Stop! Is your low-cost Christmas upgrade a disaster waiting to happen?

Disk drives turning into SSD drives

Posted on Tuesday, December 19, 2017

As the cost of SSD drives falls, many CTOs may be preparing to upgrade their existing arrays by replacing the magnetic hard drives with flash. Such a move should deliver an instant speed boost, helping to reduce data access times.

However, there’s a potential problem with this concept.

The finite lives of SSD

Flash memory chips have a pre-defined lifespan of approximately 1 billion writes. Once that threshold is reached, the drive switches to read-only mode, so data can be copied to another, working unit before complete failure.

For the CTO, the predictability of SSDs is great news, making it very easy to schedule replacements before drives fail. But this could be a major problem in a RAID array.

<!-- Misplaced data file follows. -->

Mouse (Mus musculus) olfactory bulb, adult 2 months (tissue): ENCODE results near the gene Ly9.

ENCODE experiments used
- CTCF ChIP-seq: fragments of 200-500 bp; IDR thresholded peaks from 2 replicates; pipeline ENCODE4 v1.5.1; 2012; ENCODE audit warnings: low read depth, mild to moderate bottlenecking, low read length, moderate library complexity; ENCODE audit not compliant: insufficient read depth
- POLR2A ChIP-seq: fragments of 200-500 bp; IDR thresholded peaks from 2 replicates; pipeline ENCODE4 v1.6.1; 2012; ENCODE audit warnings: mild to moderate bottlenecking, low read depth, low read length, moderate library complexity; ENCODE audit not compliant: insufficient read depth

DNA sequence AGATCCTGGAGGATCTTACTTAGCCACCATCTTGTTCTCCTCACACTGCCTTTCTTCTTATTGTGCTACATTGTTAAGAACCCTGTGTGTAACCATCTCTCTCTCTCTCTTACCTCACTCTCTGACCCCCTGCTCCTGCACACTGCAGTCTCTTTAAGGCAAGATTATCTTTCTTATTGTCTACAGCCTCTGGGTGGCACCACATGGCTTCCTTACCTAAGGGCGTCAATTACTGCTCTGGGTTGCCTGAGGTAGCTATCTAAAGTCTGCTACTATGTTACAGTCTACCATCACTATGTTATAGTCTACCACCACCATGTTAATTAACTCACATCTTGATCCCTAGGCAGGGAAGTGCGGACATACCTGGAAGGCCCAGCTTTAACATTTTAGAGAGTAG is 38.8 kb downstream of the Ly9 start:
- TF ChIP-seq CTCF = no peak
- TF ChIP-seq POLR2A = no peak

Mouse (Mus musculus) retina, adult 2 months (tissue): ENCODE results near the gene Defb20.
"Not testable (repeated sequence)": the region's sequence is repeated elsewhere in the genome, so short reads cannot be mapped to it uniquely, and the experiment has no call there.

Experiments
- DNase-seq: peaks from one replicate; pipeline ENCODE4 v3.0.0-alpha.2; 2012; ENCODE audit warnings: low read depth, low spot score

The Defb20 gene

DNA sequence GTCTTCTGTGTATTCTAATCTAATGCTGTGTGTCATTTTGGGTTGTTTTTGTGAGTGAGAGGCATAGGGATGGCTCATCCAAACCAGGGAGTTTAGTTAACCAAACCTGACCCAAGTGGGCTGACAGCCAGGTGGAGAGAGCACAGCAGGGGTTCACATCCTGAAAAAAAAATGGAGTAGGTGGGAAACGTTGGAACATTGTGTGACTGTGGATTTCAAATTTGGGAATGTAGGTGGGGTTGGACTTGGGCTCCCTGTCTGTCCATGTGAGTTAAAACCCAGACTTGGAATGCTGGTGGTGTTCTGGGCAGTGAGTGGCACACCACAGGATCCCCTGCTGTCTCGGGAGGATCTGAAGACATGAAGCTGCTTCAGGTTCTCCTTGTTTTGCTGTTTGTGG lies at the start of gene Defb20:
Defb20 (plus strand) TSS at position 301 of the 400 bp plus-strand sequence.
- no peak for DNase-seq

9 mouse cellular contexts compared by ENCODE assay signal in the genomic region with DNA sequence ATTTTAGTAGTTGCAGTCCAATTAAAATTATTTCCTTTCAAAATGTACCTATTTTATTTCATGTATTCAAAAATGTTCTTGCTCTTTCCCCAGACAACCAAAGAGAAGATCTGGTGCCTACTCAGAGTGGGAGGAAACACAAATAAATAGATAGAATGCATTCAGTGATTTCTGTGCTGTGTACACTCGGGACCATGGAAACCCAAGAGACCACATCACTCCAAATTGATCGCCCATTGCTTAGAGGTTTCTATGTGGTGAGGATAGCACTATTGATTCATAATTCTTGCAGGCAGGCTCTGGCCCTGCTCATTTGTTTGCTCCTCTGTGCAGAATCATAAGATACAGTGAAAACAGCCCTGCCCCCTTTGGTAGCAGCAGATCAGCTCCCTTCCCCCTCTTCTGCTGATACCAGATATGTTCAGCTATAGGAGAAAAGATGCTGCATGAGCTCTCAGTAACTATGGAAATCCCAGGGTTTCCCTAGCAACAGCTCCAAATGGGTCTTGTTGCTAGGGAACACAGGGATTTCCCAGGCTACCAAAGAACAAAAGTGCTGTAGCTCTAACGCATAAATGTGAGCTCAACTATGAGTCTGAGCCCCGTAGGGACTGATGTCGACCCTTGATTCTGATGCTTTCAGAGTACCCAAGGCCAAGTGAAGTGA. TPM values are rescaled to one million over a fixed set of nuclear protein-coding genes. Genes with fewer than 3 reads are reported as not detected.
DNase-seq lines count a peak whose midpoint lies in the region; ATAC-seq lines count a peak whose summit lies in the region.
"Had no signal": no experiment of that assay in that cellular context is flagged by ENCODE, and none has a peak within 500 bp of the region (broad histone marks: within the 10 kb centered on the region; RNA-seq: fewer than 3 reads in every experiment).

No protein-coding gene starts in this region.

When all your drives fail at once

RAID arrays are designed to complete write operations across all drives simultaneously, helping to balance workloads. But where the array is populated with flash drives from the same production batch, there is a genuine risk that they will all fail almost simultaneously as they each reach their write threshold at the same time.

Data will not be lost should this happen, but operations will need to be halted until the drives can be replaced and the array rebuilt from scratch.

Two potential solutions

The easiest, lowest cost solution to the challenge is to ensure that all SSDs come from different production batches. It may be that you need to source drives from different resellers, or the chances of receiving concurrent serial numbers is highly likely.

The alternative is to ask your vendor about solutions that could potentially “unbalance” write operations. This will then ensure that wear on each drive is different, and that they do not fail simultaneously. These technologies are apparently quite rare however, so your OEM may not be able to help.

Flash is indeed the future of on-site data storage, but it may be that your business needs to wait a little longer to adopt it. For more help and advice, please get in touch.

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